How-to take your cycling assessment to the next level with Train.Red

How-to take your cycling assessment to the next level with Train.Red

Cycling is increasing in popularity not just among fans of the ‘Tour’ or ‘La Vuelta’ (read this blog) as well as in the number of athletes involved worldwide. If you are a cyclist yourself, and you aim to improve your performance, it is essential to perform assessment tests. "Why" you ask? These tests or assessments have various purposes, including:

  • Identifying the physiological/performance model
  • Monitoring the evolution of the athletes' performance
  • Defining training intensities and pacing strategies
  • Evaluating the effects of your training program

 

 

Incremental ramp test

In this blog, we focus on 'how to use' Train.Red sensors and NIRS data during an Incremental Ramp test. This will allow you to understand your athletic condition and adapt your training to get the KOM on that impossible climb or to save more energy for the final sprint in your goal race of the season.

Measuring muscle oxygen allows us to have an in-depth view of what happens inside our muscles during exercise.

The first indicator to consider is Muscle Oxygen (SmO2%), which gives you information about the ratio between oxygen delivery and oxygen consumption in the muscle. And it's variations reflect various metabolic situations of our muscles.

 

I’m in! What’s next?

A test used in the literature that has proven to be valid, accurate, and repeatable is the incremental ramp test (RI test). It is easy to implement and widely used by athletes and trainers, you can follow this same protocol on Zwift or with another training application or even ride your bike on the road (find a way with a smooth gradient, without interruptions, and with little traffic: safety first!).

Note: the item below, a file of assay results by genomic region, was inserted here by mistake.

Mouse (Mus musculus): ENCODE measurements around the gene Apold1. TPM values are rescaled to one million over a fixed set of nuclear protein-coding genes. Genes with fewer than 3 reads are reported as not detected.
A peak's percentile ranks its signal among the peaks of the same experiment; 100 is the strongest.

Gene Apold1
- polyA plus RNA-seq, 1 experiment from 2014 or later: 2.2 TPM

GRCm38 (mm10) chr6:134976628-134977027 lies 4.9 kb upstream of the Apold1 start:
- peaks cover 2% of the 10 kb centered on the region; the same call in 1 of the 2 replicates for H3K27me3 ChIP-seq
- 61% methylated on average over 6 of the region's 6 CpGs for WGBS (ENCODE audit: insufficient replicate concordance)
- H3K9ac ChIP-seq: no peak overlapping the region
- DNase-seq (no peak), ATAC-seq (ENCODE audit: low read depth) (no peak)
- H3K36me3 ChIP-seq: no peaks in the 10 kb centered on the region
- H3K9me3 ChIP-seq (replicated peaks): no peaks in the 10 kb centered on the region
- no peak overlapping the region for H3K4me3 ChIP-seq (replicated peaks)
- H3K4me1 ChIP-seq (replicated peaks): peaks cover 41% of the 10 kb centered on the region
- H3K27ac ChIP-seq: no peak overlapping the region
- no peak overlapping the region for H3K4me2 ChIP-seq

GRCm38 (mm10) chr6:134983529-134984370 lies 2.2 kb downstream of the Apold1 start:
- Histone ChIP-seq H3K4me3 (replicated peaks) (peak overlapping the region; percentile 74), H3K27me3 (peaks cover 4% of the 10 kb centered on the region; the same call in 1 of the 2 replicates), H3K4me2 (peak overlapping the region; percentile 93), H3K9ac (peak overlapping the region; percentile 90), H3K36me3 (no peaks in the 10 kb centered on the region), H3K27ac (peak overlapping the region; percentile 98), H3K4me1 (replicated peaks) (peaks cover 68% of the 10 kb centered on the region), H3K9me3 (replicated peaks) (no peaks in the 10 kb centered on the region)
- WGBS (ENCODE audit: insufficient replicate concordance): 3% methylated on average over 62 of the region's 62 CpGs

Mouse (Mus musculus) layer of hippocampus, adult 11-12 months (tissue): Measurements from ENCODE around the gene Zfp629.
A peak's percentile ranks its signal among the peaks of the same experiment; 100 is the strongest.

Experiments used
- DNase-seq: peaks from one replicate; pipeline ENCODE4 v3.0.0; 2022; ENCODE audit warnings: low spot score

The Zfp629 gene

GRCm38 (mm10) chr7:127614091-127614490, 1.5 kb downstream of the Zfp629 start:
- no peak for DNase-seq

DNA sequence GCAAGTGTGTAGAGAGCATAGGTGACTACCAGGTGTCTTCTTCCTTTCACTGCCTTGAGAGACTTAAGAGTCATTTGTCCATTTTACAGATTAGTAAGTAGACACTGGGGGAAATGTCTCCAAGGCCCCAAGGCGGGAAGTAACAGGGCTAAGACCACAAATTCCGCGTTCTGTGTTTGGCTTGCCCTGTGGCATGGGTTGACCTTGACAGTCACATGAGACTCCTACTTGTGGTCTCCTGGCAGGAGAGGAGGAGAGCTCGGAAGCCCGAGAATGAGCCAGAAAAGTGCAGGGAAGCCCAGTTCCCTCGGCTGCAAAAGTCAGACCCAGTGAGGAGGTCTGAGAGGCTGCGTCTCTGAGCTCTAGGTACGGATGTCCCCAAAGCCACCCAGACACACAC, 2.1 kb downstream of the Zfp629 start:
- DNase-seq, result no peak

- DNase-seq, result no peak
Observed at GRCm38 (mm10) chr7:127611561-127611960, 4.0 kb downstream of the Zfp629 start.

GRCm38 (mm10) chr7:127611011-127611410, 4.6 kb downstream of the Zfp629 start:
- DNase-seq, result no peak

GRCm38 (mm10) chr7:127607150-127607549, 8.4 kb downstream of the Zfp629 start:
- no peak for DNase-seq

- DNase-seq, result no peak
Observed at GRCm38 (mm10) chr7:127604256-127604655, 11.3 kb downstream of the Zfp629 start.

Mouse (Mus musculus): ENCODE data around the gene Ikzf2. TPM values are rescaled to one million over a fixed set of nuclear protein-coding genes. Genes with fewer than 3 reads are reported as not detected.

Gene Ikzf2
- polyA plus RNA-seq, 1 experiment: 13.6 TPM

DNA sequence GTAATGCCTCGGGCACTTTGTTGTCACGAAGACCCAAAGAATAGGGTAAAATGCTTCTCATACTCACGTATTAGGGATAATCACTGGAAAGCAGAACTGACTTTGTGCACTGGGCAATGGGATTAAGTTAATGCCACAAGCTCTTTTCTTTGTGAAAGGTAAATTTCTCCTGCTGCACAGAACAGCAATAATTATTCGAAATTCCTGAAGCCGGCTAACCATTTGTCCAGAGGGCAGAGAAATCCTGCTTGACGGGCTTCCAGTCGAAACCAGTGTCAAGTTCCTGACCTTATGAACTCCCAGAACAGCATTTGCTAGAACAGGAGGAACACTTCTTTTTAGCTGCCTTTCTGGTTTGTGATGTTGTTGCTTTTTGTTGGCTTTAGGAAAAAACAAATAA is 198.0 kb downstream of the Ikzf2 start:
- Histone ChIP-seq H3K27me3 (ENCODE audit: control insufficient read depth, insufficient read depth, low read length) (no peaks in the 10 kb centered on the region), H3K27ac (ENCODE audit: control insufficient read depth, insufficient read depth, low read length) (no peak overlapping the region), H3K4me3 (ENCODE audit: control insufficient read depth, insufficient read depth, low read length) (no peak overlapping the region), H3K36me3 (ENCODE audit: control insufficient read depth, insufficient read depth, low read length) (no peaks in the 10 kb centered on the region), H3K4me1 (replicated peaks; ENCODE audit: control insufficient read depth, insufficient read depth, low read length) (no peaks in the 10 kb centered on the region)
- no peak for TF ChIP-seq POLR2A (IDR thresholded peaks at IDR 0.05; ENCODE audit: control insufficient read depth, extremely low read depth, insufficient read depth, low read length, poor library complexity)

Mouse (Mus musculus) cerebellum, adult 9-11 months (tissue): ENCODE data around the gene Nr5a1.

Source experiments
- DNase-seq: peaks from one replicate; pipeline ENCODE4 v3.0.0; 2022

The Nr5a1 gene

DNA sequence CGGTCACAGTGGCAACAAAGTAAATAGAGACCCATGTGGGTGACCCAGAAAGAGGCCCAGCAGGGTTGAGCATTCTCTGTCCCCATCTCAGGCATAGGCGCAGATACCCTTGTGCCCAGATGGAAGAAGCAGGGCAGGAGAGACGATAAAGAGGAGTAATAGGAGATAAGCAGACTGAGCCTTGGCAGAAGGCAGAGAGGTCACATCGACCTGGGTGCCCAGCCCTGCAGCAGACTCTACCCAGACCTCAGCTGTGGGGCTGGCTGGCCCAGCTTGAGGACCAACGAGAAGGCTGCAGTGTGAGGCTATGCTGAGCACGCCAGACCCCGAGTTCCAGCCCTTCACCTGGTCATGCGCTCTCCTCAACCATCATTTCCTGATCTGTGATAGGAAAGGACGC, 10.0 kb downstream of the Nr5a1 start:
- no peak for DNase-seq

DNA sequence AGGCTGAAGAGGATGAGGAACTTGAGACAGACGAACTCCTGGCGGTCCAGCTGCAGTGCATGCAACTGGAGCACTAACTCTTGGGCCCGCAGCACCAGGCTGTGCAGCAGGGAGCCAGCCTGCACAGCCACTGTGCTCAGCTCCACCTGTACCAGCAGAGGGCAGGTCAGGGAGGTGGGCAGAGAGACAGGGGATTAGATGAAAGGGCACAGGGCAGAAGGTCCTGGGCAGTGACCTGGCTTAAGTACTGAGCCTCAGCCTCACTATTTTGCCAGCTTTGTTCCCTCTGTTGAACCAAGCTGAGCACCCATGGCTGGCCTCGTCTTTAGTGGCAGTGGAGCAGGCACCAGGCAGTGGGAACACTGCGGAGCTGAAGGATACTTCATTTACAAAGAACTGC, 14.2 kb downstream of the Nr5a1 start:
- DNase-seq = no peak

The test protocol is as follows:

 

Step 1: warming-up

Start with a 5 minutes warm-up so you can reach your full potential during the test. It is important that it is intense to prepare the body for exercise, without affecting energy reserves. Use our ‘Supply&Demand’ feature to guide your warming-up. Tip: try to keep a balance between the supply and demand of oxygen during the whole warming up. After the warm-up make sure you are mentally ready to start the test.

Step 2: start the test

Then, the test starts with the first step at 100 W.

After this phase, the load increases by 20 W each minute until physical exhaustion is reached and it will no longer be possible to continue the exercise. The pedaling cadence must remain in a range between 70 and 100 rpm, when it is no longer possible to remain in this range for more than 3 seconds, the test is concluded. Even though we have used this protocol, other similar but different protocols can also be used.

After the test, use this period as an active cool-down, by keeping pedaling and to help your body return to normality.

 

Where do you position the Train.Red sensor?

Evaluate the relationship between oxygen delivery and consumption directly, by placing the Train.Red sensor on the active muscle (eg. vastus lateralis and/or rectus femoris). Position the sensor on a reference muscle that is not directly involved in the exercise (e.g. the deltoid) to indicate how the exercise affects systemic circulation and the level of oxygenated blood arriving in the muscles.

With multiple muscle oxygen sensors at once, you can have further important indications to reach the highest possible level. 

Two sensors on symmetrical muscles (e.g. right and left vastus lateralis) enable the opportunity to evaluate whether the consumption of muscle oxygen is in balance. Observe the possible intervention in one leg or the presence of some alteration of the blood flow inside the limbs.